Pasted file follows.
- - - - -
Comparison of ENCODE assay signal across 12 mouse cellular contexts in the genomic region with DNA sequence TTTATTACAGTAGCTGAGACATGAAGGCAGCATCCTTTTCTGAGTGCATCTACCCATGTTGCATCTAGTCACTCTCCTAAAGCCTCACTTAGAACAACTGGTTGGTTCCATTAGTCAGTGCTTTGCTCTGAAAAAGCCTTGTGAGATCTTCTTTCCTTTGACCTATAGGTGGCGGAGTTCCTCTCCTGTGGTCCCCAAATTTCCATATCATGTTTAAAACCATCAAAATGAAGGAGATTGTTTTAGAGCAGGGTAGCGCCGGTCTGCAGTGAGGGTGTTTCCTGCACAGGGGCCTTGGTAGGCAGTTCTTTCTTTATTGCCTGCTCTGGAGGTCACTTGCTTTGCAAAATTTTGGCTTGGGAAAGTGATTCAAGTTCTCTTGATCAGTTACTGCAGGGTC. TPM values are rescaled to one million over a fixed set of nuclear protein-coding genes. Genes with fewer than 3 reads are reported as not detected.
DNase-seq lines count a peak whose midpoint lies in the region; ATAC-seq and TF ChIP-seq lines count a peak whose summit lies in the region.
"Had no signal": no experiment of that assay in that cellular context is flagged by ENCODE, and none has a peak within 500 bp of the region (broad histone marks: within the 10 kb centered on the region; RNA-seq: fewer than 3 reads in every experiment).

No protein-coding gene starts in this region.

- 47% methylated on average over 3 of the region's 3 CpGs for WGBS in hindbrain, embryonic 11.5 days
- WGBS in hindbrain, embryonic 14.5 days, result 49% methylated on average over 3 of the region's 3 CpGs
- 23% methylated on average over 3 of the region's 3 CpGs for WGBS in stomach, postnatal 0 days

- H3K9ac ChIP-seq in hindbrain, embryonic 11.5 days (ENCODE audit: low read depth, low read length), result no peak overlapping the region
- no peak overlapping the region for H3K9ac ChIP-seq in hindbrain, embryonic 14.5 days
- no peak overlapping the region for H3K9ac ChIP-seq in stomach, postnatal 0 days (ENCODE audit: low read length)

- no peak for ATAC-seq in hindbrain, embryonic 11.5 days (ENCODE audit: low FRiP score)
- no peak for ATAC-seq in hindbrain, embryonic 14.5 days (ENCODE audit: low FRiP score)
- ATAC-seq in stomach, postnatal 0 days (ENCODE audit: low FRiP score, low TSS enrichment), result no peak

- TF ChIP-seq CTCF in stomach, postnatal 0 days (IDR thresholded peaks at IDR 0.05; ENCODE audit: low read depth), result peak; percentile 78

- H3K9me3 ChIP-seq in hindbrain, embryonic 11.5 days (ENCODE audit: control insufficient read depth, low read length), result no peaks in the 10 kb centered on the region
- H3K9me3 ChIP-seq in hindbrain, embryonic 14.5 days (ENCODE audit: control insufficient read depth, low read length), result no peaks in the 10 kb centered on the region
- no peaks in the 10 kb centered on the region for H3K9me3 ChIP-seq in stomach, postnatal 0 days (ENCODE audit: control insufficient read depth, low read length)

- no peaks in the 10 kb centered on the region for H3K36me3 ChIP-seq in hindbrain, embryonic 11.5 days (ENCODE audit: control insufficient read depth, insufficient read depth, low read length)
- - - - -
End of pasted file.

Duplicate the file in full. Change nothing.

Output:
Comparison of ENCODE assay signal across 12 mouse cellular contexts in the genomic region with DNA sequence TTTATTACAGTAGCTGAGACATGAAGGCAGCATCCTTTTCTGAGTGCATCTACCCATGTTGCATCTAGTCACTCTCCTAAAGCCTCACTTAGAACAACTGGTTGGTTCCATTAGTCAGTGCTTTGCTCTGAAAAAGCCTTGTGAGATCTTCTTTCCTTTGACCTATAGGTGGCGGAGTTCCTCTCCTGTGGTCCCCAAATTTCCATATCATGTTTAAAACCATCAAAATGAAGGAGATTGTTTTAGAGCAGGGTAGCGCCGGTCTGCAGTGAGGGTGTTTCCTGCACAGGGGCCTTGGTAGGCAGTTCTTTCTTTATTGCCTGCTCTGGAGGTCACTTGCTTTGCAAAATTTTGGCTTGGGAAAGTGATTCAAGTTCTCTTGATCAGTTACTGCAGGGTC. TPM values are rescaled to one million over a fixed set of nuclear protein-coding genes. Genes with fewer than 3 reads are reported as not detected.
DNase-seq lines count a peak whose midpoint lies in the region; ATAC-seq and TF ChIP-seq lines count a peak whose summit lies in the region.
"Had no signal": no experiment of that assay in that cellular context is flagged by ENCODE, and none has a peak within 500 bp of the region (broad histone marks: within the 10 kb centered on the region; RNA-seq: fewer than 3 reads in every experiment).

No protein-coding gene starts in this region.

- 47% methylated on average over 3 of the region's 3 CpGs for WGBS in hindbrain, embryonic 11.5 days
- WGBS in hindbrain, embryonic 14.5 days, result 49% methylated on average over 3 of the region's 3 CpGs
- 23% methylated on average over 3 of the region's 3 CpGs for WGBS in stomach, postnatal 0 days

- H3K9ac ChIP-seq in hindbrain, embryonic 11.5 days (ENCODE audit: low read depth, low read length), result no peak overlapping the region
- no peak overlapping the region for H3K9ac ChIP-seq in hindbrain, embryonic 14.5 days
- no peak overlapping the region for H3K9ac ChIP-seq in stomach, postnatal 0 days (ENCODE audit: low read length)

- no peak for ATAC-seq in hindbrain, embryonic 11.5 days (ENCODE audit: low FRiP score)
- no peak for ATAC-seq in hindbrain, embryonic 14.5 days (ENCODE audit: low FRiP score)
- ATAC-seq in stomach, postnatal 0 days (ENCODE audit: low FRiP score, low TSS enrichment), result no peak

- TF ChIP-seq CTCF in stomach, postnatal 0 days (IDR thresholded peaks at IDR 0.05; ENCODE audit: low read depth), result peak; percentile 78

- H3K9me3 ChIP-seq in hindbrain, embryonic 11.5 days (ENCODE audit: control insufficient read depth, low read length), result no peaks in the 10 kb centered on the region
- H3K9me3 ChIP-seq in hindbrain, embryonic 14.5 days (ENCODE audit: control insufficient read depth, low read length), result no peaks in the 10 kb centered on the region
- no peaks in the 10 kb centered on the region for H3K9me3 ChIP-seq in stomach, postnatal 0 days (ENCODE audit: control insufficient read depth, low read length)

- no peaks in the 10 kb centered on the region for H3K36me3 ChIP-seq in hindbrain, embryonic 11.5 days (ENCODE audit: control insufficient read depth, insufficient read depth, low read length)